Pumpkins are actually a type of winter squash. Many varieties can send out vines that are 10 to 20 feet long, which can be challenging for a raised-bed garden.
One option is to grow them on a trellis, such as the Cucumber Trellis. Use a mesh bag or fabric to help support especially heavy fruit.
Another technique is to plant them on an outside corner of your raised bed and let the vines ramble onto the grass. If you’re planting in a raised bed or garden, choose a spot where vines have room to ramble. In a raised bed, plant pumpkins near the edge of the bed so you can train the vine over the edge, leaving the rest of the bed for other plants. When the plants are young, it’s easy to direct the vines where you want them, but you’ll want to leave them be once the vine starts flowering and setting fruit.
Pumpkins are a storehouse of vitamins, minerals and other healthy nutrients. Whether it is the pulp or the seeds, pumpkins are great for your health and can offer some incredible benefits.
The pumpkin is one of the lowest-calorie vegetables, providing just 26 calories per 4oz. It contains no saturated fats or cholesterol, but is a rich source of dietary fibre, anti-oxidants, minerals and vitamins. Pumpkin is a storehouse of many anti-oxidant vitamins such as vitamin A, vitamin C and vitamin E. With 0.3oz per four ounces, it will provide about two and a half times your daily recommended dose of Vitamin A, a powerful natural anti-oxidant that is required by body to maintain the integrity of skin and mucus membranes. It is also an essential vitamin for vision.
Research studies suggest that natural foods rich in vitamin A also help to protect our bodies against lung and oral cavity cancers. Pumpkin is also rich source of minerals like copper, calcium, potassium and phosphorus. Pumpkin seeds are good source of dietary fibre and mono-unsaturated fatty acids, which are good for cardiac health.
Plant your seeds in “hills.” Build a small mound of dirt and plant the seed 1–2 inches (2.5–5.1 cm) deep. The hill helps improve soil drainage and allows the sun to heat the soil faster, speeding up germination.
Plant 2 or 3 seeds within a few inches of one another, in case one doesn’t sprout for some reas.It doesn’t matter which end of the seeds points up. If the seeds are viable, they will grow either way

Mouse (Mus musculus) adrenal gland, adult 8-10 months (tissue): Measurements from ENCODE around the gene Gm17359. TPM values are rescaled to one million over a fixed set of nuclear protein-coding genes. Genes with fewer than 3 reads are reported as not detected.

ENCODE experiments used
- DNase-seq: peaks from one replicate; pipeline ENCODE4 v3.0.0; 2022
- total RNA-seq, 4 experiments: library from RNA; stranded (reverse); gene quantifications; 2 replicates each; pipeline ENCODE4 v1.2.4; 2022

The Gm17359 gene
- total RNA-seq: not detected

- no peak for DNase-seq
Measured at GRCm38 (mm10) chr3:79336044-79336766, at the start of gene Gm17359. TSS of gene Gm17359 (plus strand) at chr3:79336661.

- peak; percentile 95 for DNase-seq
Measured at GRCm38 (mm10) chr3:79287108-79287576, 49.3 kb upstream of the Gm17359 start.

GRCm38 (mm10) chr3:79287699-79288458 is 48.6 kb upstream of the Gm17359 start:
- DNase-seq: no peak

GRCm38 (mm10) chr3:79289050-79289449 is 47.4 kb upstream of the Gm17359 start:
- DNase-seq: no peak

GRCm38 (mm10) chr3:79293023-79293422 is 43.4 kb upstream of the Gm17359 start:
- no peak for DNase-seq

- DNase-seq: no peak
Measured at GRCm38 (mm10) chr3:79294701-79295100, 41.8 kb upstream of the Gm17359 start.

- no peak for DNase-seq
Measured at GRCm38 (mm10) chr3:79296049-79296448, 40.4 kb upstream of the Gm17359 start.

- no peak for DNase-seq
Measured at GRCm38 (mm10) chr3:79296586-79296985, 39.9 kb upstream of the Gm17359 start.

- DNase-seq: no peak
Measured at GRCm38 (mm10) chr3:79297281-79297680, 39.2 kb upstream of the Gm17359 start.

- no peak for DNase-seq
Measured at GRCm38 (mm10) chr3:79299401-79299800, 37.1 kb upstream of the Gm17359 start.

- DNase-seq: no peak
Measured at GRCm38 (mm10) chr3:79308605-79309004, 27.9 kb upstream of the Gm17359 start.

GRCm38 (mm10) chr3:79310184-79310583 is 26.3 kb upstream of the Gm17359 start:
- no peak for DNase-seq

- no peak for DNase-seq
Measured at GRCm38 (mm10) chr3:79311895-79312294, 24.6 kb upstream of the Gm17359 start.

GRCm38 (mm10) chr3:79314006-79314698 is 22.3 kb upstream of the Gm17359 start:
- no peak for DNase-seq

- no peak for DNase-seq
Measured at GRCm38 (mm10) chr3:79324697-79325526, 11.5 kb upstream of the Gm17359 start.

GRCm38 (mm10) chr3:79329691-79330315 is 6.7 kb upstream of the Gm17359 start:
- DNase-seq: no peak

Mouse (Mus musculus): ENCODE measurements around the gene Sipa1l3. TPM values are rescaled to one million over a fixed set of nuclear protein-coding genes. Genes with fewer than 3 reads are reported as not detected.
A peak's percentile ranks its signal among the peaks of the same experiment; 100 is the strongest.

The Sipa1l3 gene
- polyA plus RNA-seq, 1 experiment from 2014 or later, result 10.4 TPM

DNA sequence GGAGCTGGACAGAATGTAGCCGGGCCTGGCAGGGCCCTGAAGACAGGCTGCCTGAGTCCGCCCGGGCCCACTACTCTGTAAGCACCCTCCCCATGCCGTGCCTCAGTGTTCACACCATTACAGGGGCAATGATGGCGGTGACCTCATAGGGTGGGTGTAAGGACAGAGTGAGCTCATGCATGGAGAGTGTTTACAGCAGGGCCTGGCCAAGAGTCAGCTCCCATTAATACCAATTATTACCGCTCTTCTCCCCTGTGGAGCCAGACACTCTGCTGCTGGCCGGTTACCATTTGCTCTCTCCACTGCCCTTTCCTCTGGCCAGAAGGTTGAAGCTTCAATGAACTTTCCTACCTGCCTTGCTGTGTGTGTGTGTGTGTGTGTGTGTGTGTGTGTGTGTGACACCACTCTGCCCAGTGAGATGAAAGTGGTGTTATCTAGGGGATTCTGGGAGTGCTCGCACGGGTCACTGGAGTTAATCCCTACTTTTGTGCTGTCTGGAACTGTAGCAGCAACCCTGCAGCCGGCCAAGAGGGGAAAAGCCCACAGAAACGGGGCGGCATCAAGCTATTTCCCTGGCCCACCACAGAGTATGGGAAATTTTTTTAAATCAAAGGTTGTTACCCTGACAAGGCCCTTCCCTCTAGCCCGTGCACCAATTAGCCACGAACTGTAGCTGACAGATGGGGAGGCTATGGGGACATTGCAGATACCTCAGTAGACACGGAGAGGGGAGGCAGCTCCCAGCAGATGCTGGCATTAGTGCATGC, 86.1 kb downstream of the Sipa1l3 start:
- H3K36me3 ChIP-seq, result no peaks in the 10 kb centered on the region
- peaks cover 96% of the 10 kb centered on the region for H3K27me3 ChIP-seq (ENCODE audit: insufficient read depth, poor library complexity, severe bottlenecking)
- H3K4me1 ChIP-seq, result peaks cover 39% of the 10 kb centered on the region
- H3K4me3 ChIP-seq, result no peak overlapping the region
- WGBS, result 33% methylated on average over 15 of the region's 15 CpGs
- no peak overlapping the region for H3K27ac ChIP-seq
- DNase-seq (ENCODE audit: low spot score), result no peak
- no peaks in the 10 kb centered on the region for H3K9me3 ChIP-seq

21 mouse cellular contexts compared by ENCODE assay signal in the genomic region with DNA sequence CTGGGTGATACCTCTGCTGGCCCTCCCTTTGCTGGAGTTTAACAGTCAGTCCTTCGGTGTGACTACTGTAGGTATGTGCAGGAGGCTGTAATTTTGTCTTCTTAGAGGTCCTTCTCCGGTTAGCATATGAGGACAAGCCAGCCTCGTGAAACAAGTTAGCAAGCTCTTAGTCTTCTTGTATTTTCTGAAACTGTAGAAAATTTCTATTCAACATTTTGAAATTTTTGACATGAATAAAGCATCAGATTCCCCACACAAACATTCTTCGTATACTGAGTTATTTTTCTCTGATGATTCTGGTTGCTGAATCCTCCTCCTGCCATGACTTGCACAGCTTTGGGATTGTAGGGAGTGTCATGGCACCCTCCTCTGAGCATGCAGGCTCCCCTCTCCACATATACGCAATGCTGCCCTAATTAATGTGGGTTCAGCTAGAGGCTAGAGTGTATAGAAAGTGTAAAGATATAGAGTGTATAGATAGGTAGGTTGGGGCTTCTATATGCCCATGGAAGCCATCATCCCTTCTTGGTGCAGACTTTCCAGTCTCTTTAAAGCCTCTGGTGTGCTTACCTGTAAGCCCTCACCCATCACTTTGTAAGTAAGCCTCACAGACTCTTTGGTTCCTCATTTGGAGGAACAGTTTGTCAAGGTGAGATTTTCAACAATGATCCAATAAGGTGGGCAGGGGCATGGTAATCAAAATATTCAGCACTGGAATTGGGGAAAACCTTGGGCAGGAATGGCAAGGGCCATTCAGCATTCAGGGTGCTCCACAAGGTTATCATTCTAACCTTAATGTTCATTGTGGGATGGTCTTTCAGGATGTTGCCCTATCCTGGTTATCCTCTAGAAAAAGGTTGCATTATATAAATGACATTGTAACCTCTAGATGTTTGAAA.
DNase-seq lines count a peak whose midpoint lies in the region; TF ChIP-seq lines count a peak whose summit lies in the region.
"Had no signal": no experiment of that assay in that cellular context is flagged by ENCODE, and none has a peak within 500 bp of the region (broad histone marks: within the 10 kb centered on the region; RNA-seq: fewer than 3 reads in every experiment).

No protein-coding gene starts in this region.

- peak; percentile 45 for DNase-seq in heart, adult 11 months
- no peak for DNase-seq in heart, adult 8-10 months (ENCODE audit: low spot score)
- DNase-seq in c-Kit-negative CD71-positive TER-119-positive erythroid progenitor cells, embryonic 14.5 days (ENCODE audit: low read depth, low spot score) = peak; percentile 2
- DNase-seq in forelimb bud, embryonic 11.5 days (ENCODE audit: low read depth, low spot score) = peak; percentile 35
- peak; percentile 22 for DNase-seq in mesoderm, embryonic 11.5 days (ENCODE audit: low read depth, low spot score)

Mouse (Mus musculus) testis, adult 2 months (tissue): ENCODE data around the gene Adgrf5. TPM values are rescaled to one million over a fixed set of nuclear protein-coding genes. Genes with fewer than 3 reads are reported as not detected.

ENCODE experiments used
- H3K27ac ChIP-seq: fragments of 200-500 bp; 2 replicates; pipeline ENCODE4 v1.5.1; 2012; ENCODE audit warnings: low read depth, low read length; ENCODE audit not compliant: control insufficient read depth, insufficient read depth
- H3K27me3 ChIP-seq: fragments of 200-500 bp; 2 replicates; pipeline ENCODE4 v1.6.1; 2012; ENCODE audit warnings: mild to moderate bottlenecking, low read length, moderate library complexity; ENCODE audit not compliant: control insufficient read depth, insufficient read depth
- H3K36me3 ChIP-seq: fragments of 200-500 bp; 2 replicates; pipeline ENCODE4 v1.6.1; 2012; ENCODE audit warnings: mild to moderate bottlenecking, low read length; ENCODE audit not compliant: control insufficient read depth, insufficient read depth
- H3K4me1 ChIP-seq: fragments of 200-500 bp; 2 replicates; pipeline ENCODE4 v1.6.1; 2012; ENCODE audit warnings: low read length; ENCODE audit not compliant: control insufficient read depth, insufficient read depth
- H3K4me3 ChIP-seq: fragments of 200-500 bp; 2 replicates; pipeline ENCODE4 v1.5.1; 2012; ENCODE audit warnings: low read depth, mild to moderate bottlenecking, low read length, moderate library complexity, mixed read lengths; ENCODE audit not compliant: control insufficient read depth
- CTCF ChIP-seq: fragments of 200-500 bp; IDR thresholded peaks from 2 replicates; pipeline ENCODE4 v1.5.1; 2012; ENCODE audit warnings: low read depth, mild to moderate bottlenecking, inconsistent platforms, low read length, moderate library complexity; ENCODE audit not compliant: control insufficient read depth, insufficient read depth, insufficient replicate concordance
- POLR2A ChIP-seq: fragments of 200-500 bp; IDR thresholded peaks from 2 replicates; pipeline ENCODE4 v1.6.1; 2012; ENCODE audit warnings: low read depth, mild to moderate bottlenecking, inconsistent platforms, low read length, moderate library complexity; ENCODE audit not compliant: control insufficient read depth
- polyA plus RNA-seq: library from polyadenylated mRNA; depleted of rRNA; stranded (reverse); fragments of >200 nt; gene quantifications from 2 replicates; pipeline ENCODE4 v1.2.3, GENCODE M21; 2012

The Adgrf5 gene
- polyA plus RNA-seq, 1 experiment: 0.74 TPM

If your pumpkin variety grows along creeping vines, space the hills in the same row 12 ft (3.7 m) apart, and space the rows 6 to 10 ft (1.8 to 3 m) apart, depending on variety size. “Bush-type” varieties that grow on shorter vines need 8 ft (2.4 m) of space in all directions.
Fertilize and Thin
One week after blossoms appear, you should side dress the vines with fertilizer. Side-dressing means spreading the fertilizer close enough to the plants so that their roots can eat it up. After you see 3 or 4 fruits appear, you should then replace the row cover but not before thinning the vine with pruning shears.
If you want to grow the largest pumpkins in the neighborhood, you should thin the growth to one or two plants per hill and only allow one fruit to mature on a vine. Remove all but the best fruit when they grow to about the size softball. Just remember to water well and often and watch as the fruit grow bigger and bigger.
To grow really big pumpkins, the most important thing to remember are seeds, soil, sunshine, and water.
Use row covers to protect plants early in the season and to prevent insect problems. However, remember to remove covers before flowering to allow pollination by insects. Pumpkins are very thirsty plants and need lots of water. Water one inch per week. Water deeply, especially during fruit set.
When watering: Try to keep foliage and fruit dry unless it’s a sunny day. Dampness will make rot and other diseases more likely.
Add mulch around your pumpkins to keep in moisture, suppress weeks, and discourage pest.Remember that pumpkins are tender from planting to harvest. Control weeds with mulch. Do not over cultivate, or their very shallow roots may be damaged.
Most small vine varieties can be trained up a trellis. Larger varieties can be trained upward on a trellis, too—though it is an engineering challenge to support the fruit—usually with netting or old stockings.
If your first flowers aren’t forming fruits, that’s normal. Both male and female blossoms need to open. Be patient. Bees are essential for pollination, so be mindful when using insecticides to kill pests. If you must use, apply only in the late afternoon or early evening, when blossoms are closed for the day. To attract more bees, try placing a bee house in your garden.
Pumpkin vines, though obstinate, are very delicate. Take care not to damage vines, which reduce the quality of fruit.
Check to see if the pumpkins are ready. The pumpkins should be bright orange in colour (depending on the species) with a hard shell. Their stems and often the vine itself should be starting to dry out and wither.
To slow decay, leave an inch or two of stem on pumpkins and winter squash when harvesting them.